In a recent interview with Metallica‘s So What! online magazine, Kirk Hammett discussed why he won’t push his children to have a career in music. While the guitarist isn’t against the idea of other musicians’ children entering the music industry, he has reasons for why it’s not an ideal fit for his own kids.
Reflecting on his own childhood, Hammett believes that he was perpetually in survival mode. He’s learned a lot about himself through constant trials over the years, including lessons about the music industry, which he uses to illustrate why he won’t encourage his two sons to follow the same path.
“I recognize that whatever happens in my life, I will always be playing guitar,” said Hammett. “I will always be making music because that’s my calling. I recognize that this is my universal calling: to play music, with or without anyone. This is what I do. And to me, the realization – I realized maybe 10-15 years ago that this really was the only option I have in my life – was great! There’s no questions about why I’m doing this.”
The guitarist noted the level of commitment and personal sacrifice that the music industry demands of musicians.
“There’s no guarantee of success,” Hammett explained, “and you might get killed in the process. That’s what being in this business is like, and I can only say that now looking back.”
Hammett recalled that the members of Metallica lived in tough conditions throughout the early days and that they started off “on the same page.”
“But because of the industry, because of the music, because of popularity, status, sex, drugs, and rock and roll, not all of us made it to this point,” Hammett reflected on the metal scene and the music business in general. “Some people got fucking devoured and spat out. Some people just got devoured and never came back. I got extremely affected by it. Other people in the band got extremely affected by it. I feel like I’m a fucking survivor, and I think that every one of us in this band is a survivor because, man, it’s a screwed-up industry.”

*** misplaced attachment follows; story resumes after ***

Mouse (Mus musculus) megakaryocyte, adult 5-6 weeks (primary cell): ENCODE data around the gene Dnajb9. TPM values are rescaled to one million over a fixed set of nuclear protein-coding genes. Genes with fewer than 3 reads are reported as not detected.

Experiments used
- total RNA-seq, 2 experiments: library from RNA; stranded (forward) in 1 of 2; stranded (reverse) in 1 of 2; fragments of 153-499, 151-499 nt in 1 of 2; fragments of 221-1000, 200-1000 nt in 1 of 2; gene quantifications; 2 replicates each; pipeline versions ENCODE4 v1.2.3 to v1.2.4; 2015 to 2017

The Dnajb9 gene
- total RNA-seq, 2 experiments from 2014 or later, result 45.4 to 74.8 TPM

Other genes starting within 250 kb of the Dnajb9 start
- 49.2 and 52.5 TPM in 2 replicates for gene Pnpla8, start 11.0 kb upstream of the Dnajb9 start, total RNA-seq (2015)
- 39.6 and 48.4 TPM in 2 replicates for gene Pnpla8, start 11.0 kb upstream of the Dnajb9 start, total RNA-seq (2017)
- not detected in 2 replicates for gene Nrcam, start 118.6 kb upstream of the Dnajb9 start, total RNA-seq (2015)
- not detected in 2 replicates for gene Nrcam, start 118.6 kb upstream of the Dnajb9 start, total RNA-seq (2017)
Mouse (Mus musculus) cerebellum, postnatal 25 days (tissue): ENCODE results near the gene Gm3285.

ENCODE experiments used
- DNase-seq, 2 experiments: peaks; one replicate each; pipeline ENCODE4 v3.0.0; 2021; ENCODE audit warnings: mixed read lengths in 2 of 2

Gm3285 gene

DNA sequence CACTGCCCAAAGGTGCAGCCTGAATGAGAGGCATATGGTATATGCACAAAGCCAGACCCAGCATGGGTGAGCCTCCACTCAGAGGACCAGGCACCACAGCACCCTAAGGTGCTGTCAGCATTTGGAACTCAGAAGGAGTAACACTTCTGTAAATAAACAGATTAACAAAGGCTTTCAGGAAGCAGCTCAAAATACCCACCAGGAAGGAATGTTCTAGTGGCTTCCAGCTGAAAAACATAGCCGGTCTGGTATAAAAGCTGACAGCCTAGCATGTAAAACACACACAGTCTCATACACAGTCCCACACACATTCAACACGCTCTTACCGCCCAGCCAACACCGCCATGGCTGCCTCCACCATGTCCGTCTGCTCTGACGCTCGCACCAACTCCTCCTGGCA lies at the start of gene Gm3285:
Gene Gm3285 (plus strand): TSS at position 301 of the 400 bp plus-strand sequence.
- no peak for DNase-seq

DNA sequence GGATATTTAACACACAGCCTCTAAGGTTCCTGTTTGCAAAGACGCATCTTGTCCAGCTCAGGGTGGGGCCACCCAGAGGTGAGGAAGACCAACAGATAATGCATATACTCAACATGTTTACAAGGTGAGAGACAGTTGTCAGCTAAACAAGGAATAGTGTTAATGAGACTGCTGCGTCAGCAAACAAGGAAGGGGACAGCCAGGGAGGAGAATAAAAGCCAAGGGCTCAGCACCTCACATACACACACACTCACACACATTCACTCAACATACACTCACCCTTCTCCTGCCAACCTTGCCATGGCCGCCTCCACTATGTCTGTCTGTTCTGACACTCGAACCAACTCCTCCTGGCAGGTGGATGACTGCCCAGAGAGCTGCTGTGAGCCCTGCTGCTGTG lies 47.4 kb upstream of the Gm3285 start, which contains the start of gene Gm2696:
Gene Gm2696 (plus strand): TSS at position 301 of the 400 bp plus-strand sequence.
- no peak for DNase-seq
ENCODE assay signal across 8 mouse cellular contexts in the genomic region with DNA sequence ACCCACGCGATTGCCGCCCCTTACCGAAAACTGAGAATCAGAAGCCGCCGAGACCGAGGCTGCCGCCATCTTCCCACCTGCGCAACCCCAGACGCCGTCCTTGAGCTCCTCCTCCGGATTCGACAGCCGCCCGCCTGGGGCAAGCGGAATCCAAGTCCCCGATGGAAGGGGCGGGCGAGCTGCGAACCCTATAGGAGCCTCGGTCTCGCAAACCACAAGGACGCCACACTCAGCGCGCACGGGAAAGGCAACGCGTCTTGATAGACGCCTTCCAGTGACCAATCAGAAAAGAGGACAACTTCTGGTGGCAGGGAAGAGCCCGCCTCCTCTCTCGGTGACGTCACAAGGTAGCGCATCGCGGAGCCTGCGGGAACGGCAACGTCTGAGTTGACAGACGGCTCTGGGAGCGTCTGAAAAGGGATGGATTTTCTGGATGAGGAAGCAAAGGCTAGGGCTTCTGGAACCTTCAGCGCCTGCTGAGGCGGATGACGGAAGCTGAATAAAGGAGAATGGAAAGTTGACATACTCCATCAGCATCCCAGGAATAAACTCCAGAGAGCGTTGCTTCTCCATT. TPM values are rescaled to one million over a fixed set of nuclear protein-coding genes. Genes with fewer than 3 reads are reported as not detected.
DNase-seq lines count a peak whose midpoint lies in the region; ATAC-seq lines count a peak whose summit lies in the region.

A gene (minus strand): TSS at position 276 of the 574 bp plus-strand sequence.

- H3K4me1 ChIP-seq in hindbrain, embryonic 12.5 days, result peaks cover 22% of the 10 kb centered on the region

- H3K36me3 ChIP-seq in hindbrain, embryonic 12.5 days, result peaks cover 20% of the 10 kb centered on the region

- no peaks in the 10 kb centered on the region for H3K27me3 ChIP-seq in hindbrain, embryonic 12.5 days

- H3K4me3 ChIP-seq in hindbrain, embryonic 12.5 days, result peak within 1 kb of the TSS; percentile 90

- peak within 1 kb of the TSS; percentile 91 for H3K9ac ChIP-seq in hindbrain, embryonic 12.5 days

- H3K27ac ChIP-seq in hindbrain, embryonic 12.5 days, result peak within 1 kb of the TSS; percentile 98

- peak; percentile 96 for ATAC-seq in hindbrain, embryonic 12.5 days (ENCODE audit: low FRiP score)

Kirk’s band are the glaring exception when it comes to success in music. Aware of this fact, he explained that not everyone is cut out to deal with the demands of the industry, including his children.
“My kids are really sensitive and shy, like me. I wouldn’t push them into this. I don’t push my kids into music or going into this career,” he notes.
“Yes, it’s been amazing,” the guitarist continued, “This side [of success] is amazing. Everyone always sees this side, but you have got to frigging be aware of “this” [other] side too… and “this” side almost frigging killed me.”
Regarding his kids, Hammett surmises, “If I push my kids into this, there’s no guarantee they’re going to have the same success. So, I don’t want my kids to be subject to that.”
Although the other members of Metallica have children who are pursuing careers in music, Hammett reasons that his sons are on a different path.
“The other guys’ kids are different from my kids. Rob [Trujillo’s] kids, and Tye in general, he’s a perfect example of a kid who’s grown up in this business and already knows what he wants,” he notes. “And he has the full support of his family, and that’s great. When I started off [as a child], I didn’t have the full support of my family, and I doubt if any of the rest of us did. In fact, my mom hated it when she found out I was thinking of becoming a musician. Literally, she yelled at me for two or three hours, saying, “What are you doing? Are you nuts?'”